Matti Caspi says he is moving to Italy to protect his mental health

"I’m taking a break from the chaos in the hope that the situation will be reversed and return to normal and to the routine of the past," Caspi wrote on Facebook.

 Matti Caspi in a concert at the Zappa club in Tel Aviv (photo credit: GILAD AVIDAN/WIKIMEDIA COMMONS)
Matti Caspi in a concert at the Zappa club in Tel Aviv
(photo credit: GILAD AVIDAN/WIKIMEDIA COMMONS)
Matti Caspi, one of Israel’s leading musicians, posted a message on his Facebook page on Saturday night announcing that he and his family were leaving the country in order to protect their mental health.

The website N12 reported that he has rented an apartment in the Italian city of Florence.
In recent months, he has been sharply critical of Prime Minister Benjamin Netanyahu, calling him a “dictator” and saying that he felt that the government response to the pandemic was overblown and poorly handled. He has also spoken about how much he misses performing.
The text of his Facebook message reads:
Hello to my dear audience,
In light of the sad situation that the Israeli government has created for its citizens and for culture, my family and I have chosen to disconnect for the sake of our mental health.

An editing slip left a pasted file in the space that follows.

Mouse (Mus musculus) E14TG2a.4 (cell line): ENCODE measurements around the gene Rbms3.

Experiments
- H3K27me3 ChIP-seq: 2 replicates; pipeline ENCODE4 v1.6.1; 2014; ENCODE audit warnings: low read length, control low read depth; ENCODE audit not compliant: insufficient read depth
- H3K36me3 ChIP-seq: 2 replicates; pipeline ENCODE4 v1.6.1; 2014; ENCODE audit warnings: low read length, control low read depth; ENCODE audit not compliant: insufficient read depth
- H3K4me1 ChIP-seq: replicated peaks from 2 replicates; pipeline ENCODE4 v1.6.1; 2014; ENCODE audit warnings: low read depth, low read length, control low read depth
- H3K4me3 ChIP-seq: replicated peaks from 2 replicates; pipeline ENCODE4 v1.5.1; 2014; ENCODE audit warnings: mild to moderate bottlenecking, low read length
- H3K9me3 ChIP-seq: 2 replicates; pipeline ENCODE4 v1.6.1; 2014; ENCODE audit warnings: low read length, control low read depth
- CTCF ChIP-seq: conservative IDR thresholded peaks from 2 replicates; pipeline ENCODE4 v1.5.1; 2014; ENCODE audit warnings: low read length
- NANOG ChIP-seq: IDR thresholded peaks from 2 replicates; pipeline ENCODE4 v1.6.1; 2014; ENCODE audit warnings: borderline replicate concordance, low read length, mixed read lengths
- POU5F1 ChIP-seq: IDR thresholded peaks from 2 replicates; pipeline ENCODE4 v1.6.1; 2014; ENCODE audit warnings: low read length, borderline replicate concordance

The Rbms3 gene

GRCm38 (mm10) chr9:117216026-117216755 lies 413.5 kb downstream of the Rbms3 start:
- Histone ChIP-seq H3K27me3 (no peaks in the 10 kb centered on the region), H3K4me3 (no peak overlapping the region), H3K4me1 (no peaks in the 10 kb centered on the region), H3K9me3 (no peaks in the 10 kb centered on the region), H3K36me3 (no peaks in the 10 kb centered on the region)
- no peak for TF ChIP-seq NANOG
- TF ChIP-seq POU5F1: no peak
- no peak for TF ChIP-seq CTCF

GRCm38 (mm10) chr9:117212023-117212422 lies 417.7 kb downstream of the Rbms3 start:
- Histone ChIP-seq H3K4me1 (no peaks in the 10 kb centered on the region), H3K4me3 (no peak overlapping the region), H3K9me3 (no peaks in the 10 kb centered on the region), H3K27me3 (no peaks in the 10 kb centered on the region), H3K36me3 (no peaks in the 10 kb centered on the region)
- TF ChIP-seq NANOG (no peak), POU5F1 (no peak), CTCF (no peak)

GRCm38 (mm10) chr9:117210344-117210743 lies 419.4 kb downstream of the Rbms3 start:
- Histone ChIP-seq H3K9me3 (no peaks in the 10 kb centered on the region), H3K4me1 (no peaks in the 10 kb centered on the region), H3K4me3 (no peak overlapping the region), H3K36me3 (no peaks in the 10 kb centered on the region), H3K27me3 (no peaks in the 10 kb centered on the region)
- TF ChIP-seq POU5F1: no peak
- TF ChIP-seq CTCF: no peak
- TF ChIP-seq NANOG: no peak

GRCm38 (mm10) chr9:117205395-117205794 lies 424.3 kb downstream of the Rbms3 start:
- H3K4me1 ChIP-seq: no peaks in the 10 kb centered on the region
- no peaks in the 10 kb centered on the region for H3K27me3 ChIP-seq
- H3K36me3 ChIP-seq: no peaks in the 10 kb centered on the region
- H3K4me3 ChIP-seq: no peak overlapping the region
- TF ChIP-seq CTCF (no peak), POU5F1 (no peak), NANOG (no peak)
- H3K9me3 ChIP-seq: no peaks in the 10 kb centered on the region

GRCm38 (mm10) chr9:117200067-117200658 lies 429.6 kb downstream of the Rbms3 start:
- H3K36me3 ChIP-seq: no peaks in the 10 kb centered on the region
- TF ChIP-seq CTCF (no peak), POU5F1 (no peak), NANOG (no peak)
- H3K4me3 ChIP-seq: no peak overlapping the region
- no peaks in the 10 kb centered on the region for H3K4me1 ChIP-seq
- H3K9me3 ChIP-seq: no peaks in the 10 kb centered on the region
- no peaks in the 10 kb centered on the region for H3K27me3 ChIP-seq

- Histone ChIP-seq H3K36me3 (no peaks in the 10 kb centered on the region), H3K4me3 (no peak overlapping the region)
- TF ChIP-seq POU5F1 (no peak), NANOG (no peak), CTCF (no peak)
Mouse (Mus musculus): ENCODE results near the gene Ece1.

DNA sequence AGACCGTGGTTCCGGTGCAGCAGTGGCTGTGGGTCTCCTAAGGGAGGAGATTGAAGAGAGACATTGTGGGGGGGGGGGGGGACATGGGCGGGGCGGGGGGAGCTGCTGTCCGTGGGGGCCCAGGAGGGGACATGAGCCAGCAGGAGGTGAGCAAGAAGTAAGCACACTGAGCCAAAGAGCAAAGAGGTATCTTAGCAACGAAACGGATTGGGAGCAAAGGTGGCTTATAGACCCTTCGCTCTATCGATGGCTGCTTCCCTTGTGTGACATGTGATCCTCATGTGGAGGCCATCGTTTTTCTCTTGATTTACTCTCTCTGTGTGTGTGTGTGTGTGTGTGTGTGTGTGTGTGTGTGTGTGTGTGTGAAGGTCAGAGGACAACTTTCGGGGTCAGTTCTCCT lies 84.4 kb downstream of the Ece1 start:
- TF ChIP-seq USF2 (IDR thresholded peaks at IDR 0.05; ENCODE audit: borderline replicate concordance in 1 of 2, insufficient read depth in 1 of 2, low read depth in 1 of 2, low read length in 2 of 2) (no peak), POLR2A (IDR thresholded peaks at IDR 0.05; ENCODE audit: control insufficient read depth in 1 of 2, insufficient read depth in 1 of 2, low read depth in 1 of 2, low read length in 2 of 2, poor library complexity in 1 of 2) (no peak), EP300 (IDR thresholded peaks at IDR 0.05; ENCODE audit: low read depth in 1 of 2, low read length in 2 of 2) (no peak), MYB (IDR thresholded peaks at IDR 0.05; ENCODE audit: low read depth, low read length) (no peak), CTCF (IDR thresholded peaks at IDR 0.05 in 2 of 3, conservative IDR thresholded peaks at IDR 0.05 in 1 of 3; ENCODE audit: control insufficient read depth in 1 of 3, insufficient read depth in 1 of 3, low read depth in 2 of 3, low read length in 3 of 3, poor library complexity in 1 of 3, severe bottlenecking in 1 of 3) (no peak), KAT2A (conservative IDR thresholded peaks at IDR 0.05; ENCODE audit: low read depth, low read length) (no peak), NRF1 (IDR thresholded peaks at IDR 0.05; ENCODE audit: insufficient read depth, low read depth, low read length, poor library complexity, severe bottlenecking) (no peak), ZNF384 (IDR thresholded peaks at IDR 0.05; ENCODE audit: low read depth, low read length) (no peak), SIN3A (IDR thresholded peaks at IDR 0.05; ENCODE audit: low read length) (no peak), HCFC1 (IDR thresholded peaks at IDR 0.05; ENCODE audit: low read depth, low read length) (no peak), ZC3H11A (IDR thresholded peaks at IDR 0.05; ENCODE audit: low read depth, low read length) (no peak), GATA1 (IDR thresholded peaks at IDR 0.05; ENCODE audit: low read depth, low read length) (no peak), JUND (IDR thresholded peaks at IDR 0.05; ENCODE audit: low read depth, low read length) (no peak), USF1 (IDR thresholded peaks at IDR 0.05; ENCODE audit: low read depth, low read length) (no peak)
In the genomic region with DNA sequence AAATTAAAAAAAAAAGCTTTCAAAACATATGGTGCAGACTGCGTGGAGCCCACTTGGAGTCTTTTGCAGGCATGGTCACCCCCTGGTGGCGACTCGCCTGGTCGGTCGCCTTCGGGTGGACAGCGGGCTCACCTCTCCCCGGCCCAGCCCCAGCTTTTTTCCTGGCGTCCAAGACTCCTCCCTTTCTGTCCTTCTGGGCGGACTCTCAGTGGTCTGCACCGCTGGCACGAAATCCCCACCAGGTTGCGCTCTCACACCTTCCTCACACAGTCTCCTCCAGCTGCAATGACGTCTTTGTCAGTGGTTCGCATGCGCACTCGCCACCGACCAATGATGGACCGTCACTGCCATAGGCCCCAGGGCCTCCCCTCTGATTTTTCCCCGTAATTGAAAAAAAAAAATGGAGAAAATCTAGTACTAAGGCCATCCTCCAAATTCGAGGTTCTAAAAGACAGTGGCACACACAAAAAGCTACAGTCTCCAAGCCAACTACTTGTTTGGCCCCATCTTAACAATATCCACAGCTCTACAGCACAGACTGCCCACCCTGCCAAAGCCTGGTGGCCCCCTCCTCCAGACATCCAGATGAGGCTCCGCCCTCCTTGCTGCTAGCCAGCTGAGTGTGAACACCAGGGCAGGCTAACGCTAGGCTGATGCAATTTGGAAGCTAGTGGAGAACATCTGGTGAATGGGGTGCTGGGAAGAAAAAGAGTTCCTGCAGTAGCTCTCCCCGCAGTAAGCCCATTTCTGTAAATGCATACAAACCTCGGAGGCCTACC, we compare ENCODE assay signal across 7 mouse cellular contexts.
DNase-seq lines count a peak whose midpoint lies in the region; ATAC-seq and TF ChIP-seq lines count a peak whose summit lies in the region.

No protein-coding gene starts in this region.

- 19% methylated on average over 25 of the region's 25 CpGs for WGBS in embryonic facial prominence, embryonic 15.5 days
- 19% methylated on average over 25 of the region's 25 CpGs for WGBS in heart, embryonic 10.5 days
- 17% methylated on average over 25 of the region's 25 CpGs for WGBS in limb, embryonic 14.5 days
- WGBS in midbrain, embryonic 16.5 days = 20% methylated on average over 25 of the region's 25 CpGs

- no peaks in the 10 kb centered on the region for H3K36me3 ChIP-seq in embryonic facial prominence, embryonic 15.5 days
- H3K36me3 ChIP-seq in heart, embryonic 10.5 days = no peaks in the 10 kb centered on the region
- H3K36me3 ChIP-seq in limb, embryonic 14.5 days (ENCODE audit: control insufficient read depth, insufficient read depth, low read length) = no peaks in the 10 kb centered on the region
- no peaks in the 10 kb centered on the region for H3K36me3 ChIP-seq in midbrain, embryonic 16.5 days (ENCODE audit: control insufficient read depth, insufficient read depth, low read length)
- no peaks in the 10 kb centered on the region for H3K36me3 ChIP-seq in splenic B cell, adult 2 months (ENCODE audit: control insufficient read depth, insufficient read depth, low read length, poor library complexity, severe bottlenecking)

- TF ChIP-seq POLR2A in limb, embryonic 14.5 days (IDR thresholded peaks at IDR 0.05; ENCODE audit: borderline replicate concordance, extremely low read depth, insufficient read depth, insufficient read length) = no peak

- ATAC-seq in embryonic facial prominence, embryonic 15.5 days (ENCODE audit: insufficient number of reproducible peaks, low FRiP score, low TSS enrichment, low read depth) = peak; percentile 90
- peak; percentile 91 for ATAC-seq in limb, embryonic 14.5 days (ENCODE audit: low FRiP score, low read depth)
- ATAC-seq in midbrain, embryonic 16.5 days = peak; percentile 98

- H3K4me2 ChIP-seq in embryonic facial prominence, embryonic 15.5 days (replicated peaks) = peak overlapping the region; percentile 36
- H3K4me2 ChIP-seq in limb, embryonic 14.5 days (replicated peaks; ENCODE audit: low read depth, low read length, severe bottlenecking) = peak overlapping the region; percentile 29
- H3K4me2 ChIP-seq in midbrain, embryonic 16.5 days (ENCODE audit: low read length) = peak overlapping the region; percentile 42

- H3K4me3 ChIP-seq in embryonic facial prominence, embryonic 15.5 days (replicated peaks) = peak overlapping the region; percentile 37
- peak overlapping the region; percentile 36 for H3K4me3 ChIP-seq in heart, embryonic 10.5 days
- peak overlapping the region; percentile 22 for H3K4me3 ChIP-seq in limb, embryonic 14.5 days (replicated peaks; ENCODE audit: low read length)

I’m taking a break from the chaos in the hope that the situation will be reversed and return to normal and to the routine of the past.
Right now, I’m writing and creating and trying to enjoy being close to my family, even though it’s not easy and not simple to be so far from my friends, the musicians I work with and my fans. But it’s temporary.
Caspi, 70, is an acclaimed singer, songwriter and musician whose music has been hugely popular for decades. He had lived abroad at other times in his career. In the 90s, after he split up with his first wife, he moved to California and remarried. He had been granted a divorce by a rabbinical court in Los Angeles and thought he was legally divorced when he married for the second time. But when he returned to Israel, he discovered that the divorce was not considered legal in Israel and in 2002, he was given a suspended sentence and a fine for bigamy, which angered him.